Beaches Across America Found to Have Unsafe Levels of Pollution

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With more and more people hitting the beach this summer, recent findings of pollution levels make people think otherwise. Last year, of the 4,523 beaches tested for pollution, nearly 60% of them were found to have unsafe levels of pollutants in the water for at least one day. The report, produced by the Environment America Research & Policy Center and Frontier Group, serves as a glaring reminder that our beaches may not be as safe as we think. 

The 2,620 beaches that exceeded the safe level of pollution all had bacteria that were well beyond the Environmental Protection Agency’s “Beach Action Value.” This pollution marker is recommended by the agency to be used by the states to best alert beachgoers if waters are harmful.

The high end of the scale in the report listed Inner Cabrillo Beach in Los Angeles County as being unsafe for 85 out of the 175 days sampled. Other beaches on the low end ranked in as being unsafe for 30-40 days. 

The report warned that sewage and fecal contamination of areas where beachgoers often swim pose a serious threat to the public’s general health. Swimmers that come into contact with this kind of bacteria are at risk of developing respiratory disease, gastrointestinal illnesses, infections, and skin rashes. 

Much of this pollution is said to be coming from urban runoff, sewage overflows, outdated and failing septic systems, and livestock manure. Over the past few decades, the number of water-borne illnesses has increased, with about 90 million occurring annually according to the Centers for Disease Control and Prevention.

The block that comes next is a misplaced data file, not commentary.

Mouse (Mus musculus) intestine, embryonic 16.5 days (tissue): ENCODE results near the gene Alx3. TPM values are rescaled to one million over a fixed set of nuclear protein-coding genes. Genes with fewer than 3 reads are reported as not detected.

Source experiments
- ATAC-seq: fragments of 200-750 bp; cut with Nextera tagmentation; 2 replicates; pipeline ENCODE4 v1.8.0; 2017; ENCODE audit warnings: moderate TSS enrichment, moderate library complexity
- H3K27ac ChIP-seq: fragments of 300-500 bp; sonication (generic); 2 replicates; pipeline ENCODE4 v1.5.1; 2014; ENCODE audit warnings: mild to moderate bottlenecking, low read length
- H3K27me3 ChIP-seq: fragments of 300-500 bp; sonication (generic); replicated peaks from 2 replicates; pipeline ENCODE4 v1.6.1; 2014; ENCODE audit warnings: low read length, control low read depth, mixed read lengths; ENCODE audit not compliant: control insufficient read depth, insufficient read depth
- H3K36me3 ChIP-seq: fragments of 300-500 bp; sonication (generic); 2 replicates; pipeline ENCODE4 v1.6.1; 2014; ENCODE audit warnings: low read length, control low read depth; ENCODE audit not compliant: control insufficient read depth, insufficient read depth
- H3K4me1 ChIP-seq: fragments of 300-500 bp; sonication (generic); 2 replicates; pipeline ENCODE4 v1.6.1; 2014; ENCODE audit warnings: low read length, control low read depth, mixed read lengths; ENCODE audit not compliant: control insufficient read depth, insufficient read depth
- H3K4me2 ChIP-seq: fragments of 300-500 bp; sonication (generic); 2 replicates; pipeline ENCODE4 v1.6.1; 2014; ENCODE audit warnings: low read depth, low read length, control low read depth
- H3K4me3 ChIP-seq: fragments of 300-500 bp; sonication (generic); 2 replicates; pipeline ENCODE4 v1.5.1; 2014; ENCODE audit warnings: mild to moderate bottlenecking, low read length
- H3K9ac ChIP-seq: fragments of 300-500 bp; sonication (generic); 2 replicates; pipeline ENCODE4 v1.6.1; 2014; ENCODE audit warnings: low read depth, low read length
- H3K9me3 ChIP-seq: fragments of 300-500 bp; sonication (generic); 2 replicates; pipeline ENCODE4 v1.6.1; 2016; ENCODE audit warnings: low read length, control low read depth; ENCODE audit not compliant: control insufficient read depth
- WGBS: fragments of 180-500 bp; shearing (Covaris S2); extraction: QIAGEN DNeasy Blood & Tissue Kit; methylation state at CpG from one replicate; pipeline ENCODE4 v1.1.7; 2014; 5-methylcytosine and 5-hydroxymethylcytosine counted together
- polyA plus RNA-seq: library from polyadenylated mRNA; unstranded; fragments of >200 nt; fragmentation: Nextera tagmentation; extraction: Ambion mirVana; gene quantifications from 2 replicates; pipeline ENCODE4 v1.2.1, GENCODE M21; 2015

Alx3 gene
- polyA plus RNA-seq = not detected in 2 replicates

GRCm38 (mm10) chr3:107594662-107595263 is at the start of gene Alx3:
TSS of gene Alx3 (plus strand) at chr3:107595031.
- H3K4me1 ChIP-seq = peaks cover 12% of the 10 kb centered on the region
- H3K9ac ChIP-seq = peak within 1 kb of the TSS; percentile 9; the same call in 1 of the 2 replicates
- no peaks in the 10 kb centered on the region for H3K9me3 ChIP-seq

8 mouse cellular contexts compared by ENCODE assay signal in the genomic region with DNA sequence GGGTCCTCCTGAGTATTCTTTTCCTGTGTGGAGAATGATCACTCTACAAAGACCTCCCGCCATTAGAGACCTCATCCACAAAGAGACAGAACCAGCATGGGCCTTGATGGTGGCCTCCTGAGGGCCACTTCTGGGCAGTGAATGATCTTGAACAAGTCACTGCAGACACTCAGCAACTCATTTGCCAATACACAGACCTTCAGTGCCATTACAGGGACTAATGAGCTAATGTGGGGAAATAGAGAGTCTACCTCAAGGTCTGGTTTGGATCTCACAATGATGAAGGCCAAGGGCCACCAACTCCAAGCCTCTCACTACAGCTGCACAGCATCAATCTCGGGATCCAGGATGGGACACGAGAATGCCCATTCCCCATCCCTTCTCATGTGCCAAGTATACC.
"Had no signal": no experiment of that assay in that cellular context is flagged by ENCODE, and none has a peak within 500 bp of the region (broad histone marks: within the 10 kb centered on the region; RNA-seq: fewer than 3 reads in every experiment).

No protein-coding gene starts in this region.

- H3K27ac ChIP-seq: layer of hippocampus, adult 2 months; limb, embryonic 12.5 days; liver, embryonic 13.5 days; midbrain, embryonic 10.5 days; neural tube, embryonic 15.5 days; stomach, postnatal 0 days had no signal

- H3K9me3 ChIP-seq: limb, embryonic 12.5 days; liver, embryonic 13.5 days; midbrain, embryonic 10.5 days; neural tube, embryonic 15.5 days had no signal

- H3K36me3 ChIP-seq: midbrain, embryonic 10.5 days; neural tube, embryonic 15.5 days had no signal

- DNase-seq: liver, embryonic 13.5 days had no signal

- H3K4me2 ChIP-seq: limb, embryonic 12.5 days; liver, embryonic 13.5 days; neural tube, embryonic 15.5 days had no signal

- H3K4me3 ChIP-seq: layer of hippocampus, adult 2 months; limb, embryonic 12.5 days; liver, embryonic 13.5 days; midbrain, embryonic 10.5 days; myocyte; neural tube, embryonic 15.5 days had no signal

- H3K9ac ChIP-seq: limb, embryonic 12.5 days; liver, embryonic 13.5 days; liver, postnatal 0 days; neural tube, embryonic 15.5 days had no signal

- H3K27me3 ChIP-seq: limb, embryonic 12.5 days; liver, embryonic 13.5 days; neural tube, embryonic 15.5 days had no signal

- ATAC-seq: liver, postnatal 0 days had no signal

Thankfully, San Diego beaches are among some of the cleanest in California, with many receiving a A+ ranking in terms of safety and levels of pollution. While beachgoers shouldn’t be afraid of taking a dip in the ocean, there are some precautions you can take to better protect yourself. 

  • Avoid going in the water if you have an open wound that is still healing, it may be best to avoid going in the ocean. 
  • Check local beaches to ensure they are safe to swim in.
  • Avoid swallowing water while swimming.
  • Wash your hands and feet after getting out of the water.

Avid writer and reader with a curious mind. I'm always looking to get the most out of life! Follow me on Twitter @whatsaschoon

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